Chemistry major Sheikh Jobayar ’24 asserted that she grew a lot over the summer — her second time at SRI — with the help of mentor and professor of chemistry Christian Rojas. “This summer has given me the opportunity to learn a lot of lab skills in organic chemistry. I haven’t taken an in-person organic chemistry lab class before, so it was great to have Professor Rojas teach me techniques in the lab,” said Jobayar. And it wasn’t all science skills that she acquired. “I also learned a lot of patience, how to be more careful with every step that I take, and how to have better time management skills. What I love about chemistry is not only the problem-solving aspect but also that you get to think on an atomic level.”
Biology and film studies double major Jackie Balestrieri ’24, who conducted research in the Lopatkin Lab, led by assistant professor of biology Allison Lopatkin, agreed that the growth she experienced came from being a part of a community that has a shared goal. “The more we grow and learn together, in collaboration and being each other’s soundboards, makes you, as a scientist, more aware of what you’re doing regarding the big picture. Weekly meetings, expressing our hardships and victories, big or small, really helps us to ground our work and bring it back to the big picture,” said Balestrieri.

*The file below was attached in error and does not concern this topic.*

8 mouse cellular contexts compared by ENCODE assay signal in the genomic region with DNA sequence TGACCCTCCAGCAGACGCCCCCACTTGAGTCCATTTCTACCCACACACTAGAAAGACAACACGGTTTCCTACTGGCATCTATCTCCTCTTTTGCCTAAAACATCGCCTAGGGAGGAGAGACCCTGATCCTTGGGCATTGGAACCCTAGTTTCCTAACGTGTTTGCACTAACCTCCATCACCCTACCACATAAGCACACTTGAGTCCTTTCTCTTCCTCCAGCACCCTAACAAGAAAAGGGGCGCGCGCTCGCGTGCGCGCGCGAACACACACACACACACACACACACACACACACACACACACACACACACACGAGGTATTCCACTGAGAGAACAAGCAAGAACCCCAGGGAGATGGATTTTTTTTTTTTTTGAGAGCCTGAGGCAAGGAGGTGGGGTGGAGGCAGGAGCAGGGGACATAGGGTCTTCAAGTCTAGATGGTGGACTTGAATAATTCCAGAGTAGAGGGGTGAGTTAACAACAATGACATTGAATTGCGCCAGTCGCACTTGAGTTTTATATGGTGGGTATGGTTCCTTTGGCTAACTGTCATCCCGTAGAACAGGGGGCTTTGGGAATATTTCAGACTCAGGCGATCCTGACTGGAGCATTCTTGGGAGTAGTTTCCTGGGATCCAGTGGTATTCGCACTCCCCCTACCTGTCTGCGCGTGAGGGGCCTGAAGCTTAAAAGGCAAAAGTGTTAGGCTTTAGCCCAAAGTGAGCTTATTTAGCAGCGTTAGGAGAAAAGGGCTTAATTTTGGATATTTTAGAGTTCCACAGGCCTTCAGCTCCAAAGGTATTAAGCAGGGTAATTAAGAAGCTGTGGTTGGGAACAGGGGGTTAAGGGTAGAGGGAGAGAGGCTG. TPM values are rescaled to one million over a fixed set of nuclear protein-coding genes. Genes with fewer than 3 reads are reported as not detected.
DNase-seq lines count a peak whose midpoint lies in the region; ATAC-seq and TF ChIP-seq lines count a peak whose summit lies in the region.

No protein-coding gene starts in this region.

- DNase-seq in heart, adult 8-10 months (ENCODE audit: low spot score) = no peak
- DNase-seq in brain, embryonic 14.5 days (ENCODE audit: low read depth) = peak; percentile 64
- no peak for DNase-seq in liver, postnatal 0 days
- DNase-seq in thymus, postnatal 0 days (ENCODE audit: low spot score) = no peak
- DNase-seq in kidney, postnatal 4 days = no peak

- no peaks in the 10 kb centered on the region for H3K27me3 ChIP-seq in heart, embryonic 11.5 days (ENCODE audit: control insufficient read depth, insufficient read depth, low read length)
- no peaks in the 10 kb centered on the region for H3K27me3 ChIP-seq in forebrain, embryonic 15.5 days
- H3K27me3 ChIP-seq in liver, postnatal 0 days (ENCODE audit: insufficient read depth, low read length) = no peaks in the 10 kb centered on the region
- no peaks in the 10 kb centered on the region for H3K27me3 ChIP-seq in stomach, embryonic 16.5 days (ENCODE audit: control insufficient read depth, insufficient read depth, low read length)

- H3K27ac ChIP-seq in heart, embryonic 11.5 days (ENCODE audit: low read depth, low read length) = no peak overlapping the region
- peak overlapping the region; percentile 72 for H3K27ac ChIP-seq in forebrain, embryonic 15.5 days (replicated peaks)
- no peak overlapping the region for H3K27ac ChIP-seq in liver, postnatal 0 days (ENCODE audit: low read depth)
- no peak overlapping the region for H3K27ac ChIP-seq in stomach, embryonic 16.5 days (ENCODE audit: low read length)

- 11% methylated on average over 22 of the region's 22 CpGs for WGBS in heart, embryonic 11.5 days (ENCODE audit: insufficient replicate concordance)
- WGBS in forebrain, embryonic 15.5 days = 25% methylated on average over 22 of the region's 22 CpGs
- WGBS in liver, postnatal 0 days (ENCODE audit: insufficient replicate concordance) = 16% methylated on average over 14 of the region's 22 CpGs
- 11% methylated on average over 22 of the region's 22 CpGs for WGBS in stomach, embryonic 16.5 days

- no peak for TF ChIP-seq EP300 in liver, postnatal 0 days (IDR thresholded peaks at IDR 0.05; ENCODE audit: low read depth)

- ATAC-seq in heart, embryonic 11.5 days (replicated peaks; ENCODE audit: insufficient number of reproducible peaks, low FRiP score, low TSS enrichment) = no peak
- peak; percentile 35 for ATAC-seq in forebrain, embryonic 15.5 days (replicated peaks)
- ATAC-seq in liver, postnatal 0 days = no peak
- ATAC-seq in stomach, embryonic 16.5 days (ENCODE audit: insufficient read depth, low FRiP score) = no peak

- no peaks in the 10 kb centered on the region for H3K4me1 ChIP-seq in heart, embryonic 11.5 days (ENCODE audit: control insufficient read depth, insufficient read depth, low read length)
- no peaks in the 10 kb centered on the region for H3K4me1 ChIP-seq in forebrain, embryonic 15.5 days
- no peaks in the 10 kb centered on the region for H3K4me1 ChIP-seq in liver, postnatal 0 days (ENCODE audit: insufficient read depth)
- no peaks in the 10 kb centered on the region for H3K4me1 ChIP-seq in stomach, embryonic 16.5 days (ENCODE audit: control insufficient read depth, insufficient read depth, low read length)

To learn more about SRI 2022 and the work that goes into some of the student research, mentorships, and poster sessions, watch the video above.
SRI by the Numbers:
- 2022 saw the largest number of mentors in the program’s history: 185 individuals from Columbia, Icahn School of Medicine at Mount Sinai, NYU, the New York Botanical Garden, and many other institutions.
- 58 students — or 20% — are the first in their family to go to college.
- 22 student participants are also in the Opportunity Programs, such as the HEOP Scholars Program and CSTEP.
- From 2014 to 2021:
- There were more than 800 individual participants in SRI.
- 12 participants were selected for the National Science Foundation’s Graduate Research Fellowship Program, and an additional 8 were named “honorable mention” — huge accomplishments for everyone involved.
- 20% of previous participants have gone on to complete graduate school in the sciences.